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User comments : 9

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LuckyBrandon
3 / 5 (5) Apr 26, 2009
OK banning and monitoring the influx of pork products is probably nothing but a waste of time. The virus is being spread from human to human, nad not inside of a DEAD PIG'S MEAT/BODY. They should be watching maybe for live pigs being sent across, but I doubt many live pigs get shipped around the globe like that....
ryuuguu
5 / 5 (2) Apr 26, 2009
Unfortunately we really don't know if it is possible to catch it from under cooked pork or from handling un cooked pork. We know it can be caught from live swine and human contact, but that des not mean that is the only method of transfer.
LuckyBrandon
2.3 / 5 (3) Apr 26, 2009
that is a valid point ryuuquu
Mayday
2 / 5 (4) Apr 26, 2009
It is astonishing and more than a bit puzzling(disturbing?) how little real, helpful information is available in the news media. Like what are the early symtoms?(And I mean beyond normal flu symptoms) What should you do to protect yourself? How effective are those silly paper masks? What are dangerous practices? What are the most effective treatments? How fast might this spread? Are healthy people safe? Are gyms, pools, subways, grocery stores, restaurants, airplanes safe? Can a person be a non-symptomatic carrier? Can other species be carriers? How long does the virus live outside the host body? Is it airborne or surface-based? What is the best anti-viral wash or sanitizer? How long does it incubate in a host before the host shows symtoms? Can it spread during host incubation? How far can it travel on the air? What temperature kills it?



These are off the top of my head... but there is nothing. This is the simple stuff, guys. Where are the reporters? Where is the journalism? Where is the Great-Big-Government-Help-Machine? You want to bail something out? Bail out our nation's good health! And right now!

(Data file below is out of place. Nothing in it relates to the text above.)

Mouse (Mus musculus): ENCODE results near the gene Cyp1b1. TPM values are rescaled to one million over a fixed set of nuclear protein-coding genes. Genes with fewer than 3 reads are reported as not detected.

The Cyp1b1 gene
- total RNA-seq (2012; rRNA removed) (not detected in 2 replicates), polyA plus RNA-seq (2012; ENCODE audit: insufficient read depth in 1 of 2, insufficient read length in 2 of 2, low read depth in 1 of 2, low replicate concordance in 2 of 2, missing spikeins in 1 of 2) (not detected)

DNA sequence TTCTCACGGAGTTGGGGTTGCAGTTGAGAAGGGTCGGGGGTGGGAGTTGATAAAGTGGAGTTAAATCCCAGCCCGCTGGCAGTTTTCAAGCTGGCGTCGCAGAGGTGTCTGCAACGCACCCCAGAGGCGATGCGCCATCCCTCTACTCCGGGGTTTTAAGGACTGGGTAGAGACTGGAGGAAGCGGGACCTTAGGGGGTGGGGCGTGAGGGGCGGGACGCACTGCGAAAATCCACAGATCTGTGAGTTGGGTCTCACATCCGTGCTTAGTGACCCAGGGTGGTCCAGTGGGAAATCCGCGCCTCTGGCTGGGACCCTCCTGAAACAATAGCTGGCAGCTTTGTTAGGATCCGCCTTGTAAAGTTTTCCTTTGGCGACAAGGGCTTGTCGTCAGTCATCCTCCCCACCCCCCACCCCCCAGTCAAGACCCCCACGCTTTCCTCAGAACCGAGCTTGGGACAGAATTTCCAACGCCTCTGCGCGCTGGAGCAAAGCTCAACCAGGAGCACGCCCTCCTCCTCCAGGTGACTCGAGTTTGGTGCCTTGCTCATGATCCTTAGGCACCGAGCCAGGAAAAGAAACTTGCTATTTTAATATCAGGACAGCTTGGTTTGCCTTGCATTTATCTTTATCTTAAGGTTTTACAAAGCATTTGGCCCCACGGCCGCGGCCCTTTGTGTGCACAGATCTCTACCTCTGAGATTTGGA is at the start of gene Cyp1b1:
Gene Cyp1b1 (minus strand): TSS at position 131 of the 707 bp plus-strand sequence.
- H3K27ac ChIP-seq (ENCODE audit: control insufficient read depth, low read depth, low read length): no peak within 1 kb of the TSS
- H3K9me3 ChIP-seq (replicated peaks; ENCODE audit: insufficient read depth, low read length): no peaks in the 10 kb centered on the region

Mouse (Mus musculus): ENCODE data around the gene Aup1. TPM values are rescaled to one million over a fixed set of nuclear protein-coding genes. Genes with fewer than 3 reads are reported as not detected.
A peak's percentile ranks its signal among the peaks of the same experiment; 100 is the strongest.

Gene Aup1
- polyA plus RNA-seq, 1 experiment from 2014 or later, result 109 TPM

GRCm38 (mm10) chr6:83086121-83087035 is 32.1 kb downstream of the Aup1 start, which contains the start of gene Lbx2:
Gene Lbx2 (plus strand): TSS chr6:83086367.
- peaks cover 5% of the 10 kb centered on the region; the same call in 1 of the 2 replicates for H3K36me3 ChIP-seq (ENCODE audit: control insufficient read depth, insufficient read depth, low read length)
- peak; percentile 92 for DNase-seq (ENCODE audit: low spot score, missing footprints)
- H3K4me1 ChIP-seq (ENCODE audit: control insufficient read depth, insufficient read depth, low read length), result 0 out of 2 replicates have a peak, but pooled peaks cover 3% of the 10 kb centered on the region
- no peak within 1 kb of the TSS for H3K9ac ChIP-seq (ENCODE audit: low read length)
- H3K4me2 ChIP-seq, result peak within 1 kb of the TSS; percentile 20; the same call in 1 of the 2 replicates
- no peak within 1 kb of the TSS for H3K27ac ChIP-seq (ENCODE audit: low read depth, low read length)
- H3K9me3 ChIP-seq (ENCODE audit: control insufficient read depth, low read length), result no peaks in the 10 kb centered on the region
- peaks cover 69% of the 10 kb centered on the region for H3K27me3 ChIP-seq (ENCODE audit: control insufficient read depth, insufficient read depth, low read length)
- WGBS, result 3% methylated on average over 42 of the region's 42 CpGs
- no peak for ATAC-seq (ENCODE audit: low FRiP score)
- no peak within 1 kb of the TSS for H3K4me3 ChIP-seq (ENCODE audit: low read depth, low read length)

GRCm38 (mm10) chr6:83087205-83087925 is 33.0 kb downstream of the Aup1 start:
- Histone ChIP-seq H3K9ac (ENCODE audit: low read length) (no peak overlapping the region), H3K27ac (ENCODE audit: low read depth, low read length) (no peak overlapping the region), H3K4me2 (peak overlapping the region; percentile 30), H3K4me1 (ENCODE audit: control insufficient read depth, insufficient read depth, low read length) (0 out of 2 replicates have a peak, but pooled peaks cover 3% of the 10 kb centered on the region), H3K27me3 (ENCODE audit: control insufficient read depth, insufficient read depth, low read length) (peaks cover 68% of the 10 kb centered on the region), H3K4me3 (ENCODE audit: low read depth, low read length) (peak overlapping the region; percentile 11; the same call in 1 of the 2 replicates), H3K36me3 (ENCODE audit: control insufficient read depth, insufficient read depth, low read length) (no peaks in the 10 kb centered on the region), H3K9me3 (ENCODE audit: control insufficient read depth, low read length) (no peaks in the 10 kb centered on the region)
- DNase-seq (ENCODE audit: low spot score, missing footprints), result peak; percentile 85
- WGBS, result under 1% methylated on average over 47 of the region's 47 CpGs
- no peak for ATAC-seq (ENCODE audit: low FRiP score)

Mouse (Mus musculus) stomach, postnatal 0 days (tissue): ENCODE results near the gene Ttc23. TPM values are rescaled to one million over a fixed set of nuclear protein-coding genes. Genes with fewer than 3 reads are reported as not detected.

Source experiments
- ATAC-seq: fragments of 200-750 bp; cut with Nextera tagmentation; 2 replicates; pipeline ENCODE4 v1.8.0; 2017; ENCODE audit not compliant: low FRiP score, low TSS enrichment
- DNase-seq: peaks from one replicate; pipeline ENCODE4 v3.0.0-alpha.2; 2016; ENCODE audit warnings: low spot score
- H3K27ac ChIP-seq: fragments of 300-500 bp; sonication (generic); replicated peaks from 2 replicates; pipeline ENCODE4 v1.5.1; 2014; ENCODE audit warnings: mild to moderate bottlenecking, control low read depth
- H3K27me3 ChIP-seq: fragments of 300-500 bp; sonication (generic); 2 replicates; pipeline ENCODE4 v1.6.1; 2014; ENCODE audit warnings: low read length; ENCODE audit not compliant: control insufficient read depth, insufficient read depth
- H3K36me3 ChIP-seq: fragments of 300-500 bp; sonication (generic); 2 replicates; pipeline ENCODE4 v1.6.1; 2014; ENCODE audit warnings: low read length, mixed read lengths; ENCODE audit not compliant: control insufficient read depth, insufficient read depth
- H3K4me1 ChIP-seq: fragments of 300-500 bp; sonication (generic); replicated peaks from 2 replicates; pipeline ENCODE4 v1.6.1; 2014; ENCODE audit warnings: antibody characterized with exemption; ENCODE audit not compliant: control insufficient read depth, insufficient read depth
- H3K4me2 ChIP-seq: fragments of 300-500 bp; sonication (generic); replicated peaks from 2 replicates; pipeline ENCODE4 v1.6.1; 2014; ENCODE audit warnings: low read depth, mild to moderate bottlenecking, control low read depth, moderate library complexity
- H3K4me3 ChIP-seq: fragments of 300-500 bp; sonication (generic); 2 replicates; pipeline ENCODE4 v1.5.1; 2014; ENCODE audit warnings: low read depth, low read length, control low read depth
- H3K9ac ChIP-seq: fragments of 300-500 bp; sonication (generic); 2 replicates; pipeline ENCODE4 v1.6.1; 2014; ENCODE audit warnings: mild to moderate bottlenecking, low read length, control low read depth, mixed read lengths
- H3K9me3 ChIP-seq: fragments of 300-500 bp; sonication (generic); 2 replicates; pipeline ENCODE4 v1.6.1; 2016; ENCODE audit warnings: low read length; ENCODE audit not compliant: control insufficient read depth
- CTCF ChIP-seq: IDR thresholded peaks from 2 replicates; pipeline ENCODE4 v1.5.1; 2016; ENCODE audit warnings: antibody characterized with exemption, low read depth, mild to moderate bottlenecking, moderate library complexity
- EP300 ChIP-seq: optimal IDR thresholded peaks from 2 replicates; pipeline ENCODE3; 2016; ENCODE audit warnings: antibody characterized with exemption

LuckyBrandon
2 / 5 (4) Apr 26, 2009
Mayday-
believe you me, I am at least as concerned as you, and probably much more so, having a son with cancer in Texas, where cases have been reported...and he happens to be sick as I type....

I think the problem is here mainly, is that this is a new strain that they no little to nothing about. So most of your questions, most unfortunately, do not currently have any answers as of yet.
From what is reported (and granted, there is definitely more knowledge than has been reported on it), they simply don't know what will help it right now. They make no guarantee any current flu medicine or vaccine will help whatsoever...

As to your comment of where is the government help machine. Seriously? Do you really think this exists? Because it doesn't. Anyone who really thinks the government gives a rats ass WHATSOEVER about them is living in denial.
In all honesty though, if this does make for a true epidemic worldwide, there is one true bright side...
That is, most of the idiots in the world will be wiped out by it, and the global IQ average will raise a few points as a result.